10 Responses to “Gorkha soldiers and Nepal’s changed context”
  1. Charles Norrie says:

    To describe the Murdochs as having a flair for investigative reporting is like saying that Guantanamo Bay had a flair for investigating terrorism. It was terrorism pure and simple.


  2. shogunschan says:

    this is stupid…if people want to join gurkha army they should be allowed to….government can’t tell what people can do or not…. especially nepal government…. if people were forced to join the gurkha, then it would be different story…but it totally volunteer…


  3. Himalayagarden says:

    soldiering is not only a job but a life style. before stopping recruitment then government must create alternatives of employment and be able to offer just as good alternatives as both IG and BG. these soldiers, like hundreds of thousand of other nepalis have left nepal to work abroad as there is a lack of work, less possibilities, a wage not sufficinet to live on and many other reasons, government should firstly improve the conditions and possibilities of work at home beofre closing avenues and good possibilities abroad….
    colonialism….is not to serve the Indians or British but nepals largest threath is from her own politicians being corrupt, greedy and not serving the people….


  4. Sad that some should think the elimination of The Gurkha Regiment is a test of the new Republic. As usual the politicians have it wrong and are trying to make a name for themselves. It is more an indication of their lack of confidence. The British Army supports the brave and valuable traditions of the proud and noble people of Nepal.



    to control the mind is very difficult task. our mind is like a monkey who is himself very active, is intoxicated and bite by scorpion.so money becomes controlled.like wise our mind is uncontrolled so we can control our mind by knowledge and practices of meditations. during meditations we face many unwanted thoughts,so do the practice and know that what is good for us,always be positive.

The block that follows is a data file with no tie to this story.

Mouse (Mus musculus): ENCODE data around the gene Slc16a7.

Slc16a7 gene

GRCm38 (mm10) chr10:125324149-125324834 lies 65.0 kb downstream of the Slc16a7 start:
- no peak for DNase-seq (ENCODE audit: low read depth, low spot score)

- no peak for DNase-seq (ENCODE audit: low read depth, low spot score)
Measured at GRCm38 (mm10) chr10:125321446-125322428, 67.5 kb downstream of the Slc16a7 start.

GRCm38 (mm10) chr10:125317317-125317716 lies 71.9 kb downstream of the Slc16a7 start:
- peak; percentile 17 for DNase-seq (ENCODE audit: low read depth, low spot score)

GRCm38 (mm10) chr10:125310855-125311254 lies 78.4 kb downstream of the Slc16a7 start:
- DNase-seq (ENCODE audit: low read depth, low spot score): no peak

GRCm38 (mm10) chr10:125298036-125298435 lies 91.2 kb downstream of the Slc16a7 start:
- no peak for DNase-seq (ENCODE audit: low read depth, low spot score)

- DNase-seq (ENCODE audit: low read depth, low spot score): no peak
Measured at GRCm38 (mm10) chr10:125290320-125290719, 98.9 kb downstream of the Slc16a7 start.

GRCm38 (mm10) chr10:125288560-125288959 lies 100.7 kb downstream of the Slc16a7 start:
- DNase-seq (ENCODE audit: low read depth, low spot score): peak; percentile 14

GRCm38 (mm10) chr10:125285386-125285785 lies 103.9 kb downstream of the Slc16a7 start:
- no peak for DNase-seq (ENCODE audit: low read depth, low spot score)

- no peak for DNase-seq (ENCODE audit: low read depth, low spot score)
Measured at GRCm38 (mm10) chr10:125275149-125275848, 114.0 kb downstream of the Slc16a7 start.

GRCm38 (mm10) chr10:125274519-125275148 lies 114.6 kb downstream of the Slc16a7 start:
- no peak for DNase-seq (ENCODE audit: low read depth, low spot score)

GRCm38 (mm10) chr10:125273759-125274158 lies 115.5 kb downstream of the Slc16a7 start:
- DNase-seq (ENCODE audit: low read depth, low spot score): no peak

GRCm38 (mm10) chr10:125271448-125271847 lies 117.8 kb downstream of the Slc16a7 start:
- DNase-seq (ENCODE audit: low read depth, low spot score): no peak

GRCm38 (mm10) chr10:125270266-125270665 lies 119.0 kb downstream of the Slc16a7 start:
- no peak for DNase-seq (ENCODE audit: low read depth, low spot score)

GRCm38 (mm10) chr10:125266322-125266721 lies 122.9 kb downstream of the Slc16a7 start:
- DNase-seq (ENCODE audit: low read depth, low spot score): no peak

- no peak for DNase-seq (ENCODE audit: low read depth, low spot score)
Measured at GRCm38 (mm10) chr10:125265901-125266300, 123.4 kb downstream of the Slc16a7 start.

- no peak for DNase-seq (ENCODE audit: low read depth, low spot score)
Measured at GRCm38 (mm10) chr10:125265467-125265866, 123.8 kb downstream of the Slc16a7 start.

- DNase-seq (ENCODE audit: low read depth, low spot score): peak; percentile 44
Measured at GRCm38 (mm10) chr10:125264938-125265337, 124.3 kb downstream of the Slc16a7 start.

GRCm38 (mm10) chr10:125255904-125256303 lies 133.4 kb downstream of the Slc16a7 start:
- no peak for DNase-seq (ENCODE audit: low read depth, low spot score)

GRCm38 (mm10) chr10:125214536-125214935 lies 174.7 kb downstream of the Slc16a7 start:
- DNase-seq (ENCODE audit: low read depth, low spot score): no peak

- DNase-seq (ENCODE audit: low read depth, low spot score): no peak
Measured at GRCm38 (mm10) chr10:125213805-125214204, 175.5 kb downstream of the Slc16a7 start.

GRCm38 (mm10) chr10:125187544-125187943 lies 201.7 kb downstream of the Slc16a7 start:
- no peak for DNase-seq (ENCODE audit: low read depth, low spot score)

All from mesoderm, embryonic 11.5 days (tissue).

6. Anonymous says:

    One of the wittiest day of this blog.

    Shenoy, Vijay and Mohan at their best.


  7. Betla kumar says:

    Conservation of 300 hornbills on cost of national security (which,by the way, itself is not clear) may sound naive but it does pose some serious future repercussions. Every single species hold a vital link to its ecological setting. Any change in population of one species(plant or animal) could cause an irreversible damage to its ecosystem. So loss of one species is in fact a loss of few other dependent species over the few decades, and further more species over half-a-century, and it goes on and on….so the point is – har-ek-species-zaruri-hai!! (every species is important).
    Jai Hind….


  8. Swapan kumar Mallick says:

    At my age I have never seen those birds live except in photoes, even being a native from Andaman. But still there is hope and chances that we can save them so that our future generation dont imagine them and be proud. Dont let the Andaman hornbill extinct like Dodo.


  9. DAVID ISREAL says:

    Time we give more importance to the other creatures who share our planet, Pray and home India’s environment minister heads the appeal and works to save the beautiful birds!


  10. Shah says:

    Ok I just wrote to ministry of environment, India.

    Please do the same and ask the govt. to do the needful.